I’m itching to continue developing Black Feather Forest. I realized a few weeks ago that it’s been a year since I started working on it. And I think almost half a year since I stopped development to rethink a few aspects. That stung, so I’m determined to carry on with it in the next few months. A Kickstarter may be inevitable.

But first Reconquista! I started that project up at the end of the week to add a few features and get it ready to launch. I expect that will happen in the next few weeks. The game is practically done, I just need to figure out one thing and then I can push it out the door. It makes no sense to leave it lying around for much longer.

Next week: new dailies and the kickoff of the third phase of Home Rule.

50+ followers!

I just noticed this blog surpassed 50 subscribers!

Thank you so much for reading my words and liking my posts, that’s what I do it for, so I’m glad you are getting some enjoyment out of it. I always see the activity ticker ticking away in the upper right-hand corner of my dashboard, but it never occured to me to check how many of you there were in total. Rad!

How did you find my blog? Any types of posts you would like to see more of? Leave a comment!


Today I’m trying something new:

If you like my work and want to see more of it, you can choose to support me by becoming a patron. This means that you give me money not based on any single thing I put out, but for my work in general. It’s like you’re buying yourself a subscription to me. This means I don’t have to put up annoying ads or do dumb assignments that you don’t get any benefits from.

My work will always be freely accessible, I’m not hiding things behind a paywall, but with your patronage, I will be able to produce even more, games, comics, illustrations, books, and keep a roof over my head to boot! That would be pretty rad.

Explaining deltaTime

The concept of ‘Delta Time’ took me the longest time to figure out. It’s a concept in computer programming that helps make sure that every user has the same experience regardless of the clockspeed of their machine. This is especially useful in game development, where you don’t want the player on an older machine being inherently worse than the player on a state-of-the-art machine.

I still have to think really hard when I explain it to someone but it’s basically like this:

Take one second of gameplay from your game and imagine it as a white picket fence.

Each fencepost represents a frame, a still image, so in a regular game your fence would have 30 posts. (30 fps)

If your computer is slower, there are less posts in your fence. This makes the space between the posts bigger. That space between the posts is the deltaTime.

So if you want your guy to move from A to B, and it takes 30 frames to get to B, players on 30fps will get there in one second, and players on 15fps get there in two seconds. Obviously unacceptable, especially in a multiplayer game.

So if you multiply the movement speed with the deltaTime (the gap between the frames), you ensure that every player always reaches point B in the same amount of time, regardless of how fast their computer is.

This is because when you run at a lower fps your deltaTime is LARGER, because the GAP between frames is larger, and so each movement gets multiplied with a LARGER number, which means your dude will move FASTER so he can keep up with the intended pace of the game.

Hope that helps.

500 Days Of Spidey

I didn’t really have many thoughts about Amazing Spider-Man beyond “IT GOOD” and “something feels kinda off mayb- HOOH EMMA STONE”. But I read this PAR review today and it made me think about what it is I like about this iteration of the classic story.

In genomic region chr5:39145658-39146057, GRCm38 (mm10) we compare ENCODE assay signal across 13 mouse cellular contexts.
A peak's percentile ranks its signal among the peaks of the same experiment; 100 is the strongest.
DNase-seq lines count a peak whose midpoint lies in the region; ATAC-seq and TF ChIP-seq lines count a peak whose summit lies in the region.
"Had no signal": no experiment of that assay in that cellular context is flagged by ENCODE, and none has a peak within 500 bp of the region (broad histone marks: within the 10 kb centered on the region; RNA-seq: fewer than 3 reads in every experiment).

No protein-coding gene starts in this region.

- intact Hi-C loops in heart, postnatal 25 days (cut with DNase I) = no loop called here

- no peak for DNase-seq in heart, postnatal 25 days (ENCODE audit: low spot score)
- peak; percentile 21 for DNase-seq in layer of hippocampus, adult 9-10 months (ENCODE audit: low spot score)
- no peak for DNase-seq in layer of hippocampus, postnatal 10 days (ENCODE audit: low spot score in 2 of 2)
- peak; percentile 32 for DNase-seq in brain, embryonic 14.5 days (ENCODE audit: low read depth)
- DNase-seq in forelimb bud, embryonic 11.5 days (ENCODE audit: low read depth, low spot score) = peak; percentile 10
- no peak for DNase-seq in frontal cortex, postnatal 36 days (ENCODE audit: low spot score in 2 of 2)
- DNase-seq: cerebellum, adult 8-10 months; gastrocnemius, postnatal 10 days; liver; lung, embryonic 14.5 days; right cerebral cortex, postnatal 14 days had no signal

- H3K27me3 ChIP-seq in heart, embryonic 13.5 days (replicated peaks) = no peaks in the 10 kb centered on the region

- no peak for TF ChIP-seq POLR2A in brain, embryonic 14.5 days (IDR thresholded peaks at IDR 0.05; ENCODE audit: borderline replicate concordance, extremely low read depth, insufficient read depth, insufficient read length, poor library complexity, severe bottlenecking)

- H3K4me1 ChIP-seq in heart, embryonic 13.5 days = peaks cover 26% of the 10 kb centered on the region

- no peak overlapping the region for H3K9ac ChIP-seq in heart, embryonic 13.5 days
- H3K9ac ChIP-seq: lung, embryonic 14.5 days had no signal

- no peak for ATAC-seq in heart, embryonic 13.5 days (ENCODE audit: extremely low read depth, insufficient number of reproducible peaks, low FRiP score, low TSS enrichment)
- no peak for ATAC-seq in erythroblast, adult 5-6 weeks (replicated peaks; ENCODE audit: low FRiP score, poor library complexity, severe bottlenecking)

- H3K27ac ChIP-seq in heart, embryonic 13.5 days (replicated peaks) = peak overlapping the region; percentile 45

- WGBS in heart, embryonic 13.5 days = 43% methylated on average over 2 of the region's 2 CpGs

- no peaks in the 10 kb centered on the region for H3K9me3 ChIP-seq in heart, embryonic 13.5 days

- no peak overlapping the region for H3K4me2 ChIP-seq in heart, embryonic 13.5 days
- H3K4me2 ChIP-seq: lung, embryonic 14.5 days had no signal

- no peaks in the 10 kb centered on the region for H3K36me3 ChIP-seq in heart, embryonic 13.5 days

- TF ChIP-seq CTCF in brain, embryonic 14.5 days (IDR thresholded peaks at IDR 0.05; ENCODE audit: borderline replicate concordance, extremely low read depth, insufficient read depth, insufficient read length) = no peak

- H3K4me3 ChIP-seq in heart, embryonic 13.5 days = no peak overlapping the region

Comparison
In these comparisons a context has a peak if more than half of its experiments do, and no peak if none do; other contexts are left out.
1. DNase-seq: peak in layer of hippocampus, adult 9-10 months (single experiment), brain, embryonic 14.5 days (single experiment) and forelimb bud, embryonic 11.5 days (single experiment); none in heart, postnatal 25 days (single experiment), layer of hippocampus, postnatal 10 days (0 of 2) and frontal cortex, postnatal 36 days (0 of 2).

I think Ben has a point that Spidey’s origin story is so ingrained in pop culture now that another re-telling makes all the little changes stand out more. Maybe that was why it felt a little strange. But to lambast it into the ground for that seems uncalled for.

I really dug the second Sam Raimi Spider-man but this one felt like it really got the Marvel treatment – and to me that shows most clearly in interesting character development. I liked Ben and May a lot more this time around, and their backstory was actually fleshed out and made sense instead of ‘hey I’m Peter’s uncle oh now I’m dead’ (I apologize for paraphrasing, I haven’t seen the first Sam one in a long time but that’s how I remember it) – I liked the callback to the wrestling arc too.

My favourite part of the movie was the Gwen relationship, which I didn’t expect going into it. Then again that was before I realized it was directed by Mark Webb of 500 Days Of Summer fame, so it really is no surprise. I agree with Texasgrit over at PAR that they played it very true to life, it was one of the few movie relationships that I actually bought into, and it brought up a lot of good memories of the girl I was seeing at the time. Peter and Gwen hit all the same beats, and understanding that makes the ending good and right and not as ‘fuck honor and loyalty’ like some people took it. Because as much as I am for keeping promises and honoring the deceased.. George is not here anymore, Gwen is, and she is destraught over losing Peter, even if by logical reasoning that would be best for both of them, as we all know how they end up… but I bet that if anyone is in a situation where they (arguably) love a girl and see that they are hurting her (and themselves) by staying away, they would act as Peter did.

I think Chris echoes my sentiments perfectly in his review for The Atlantic.

So I think I can easily conclude on the note that as a Spiderman movie maybe it wasn’t th├ít super with the whole Lizard arc being a little underwhelming, but as a superhero tale, a romance and movie in general I thought it was very good, and I’m looking forward to the next one.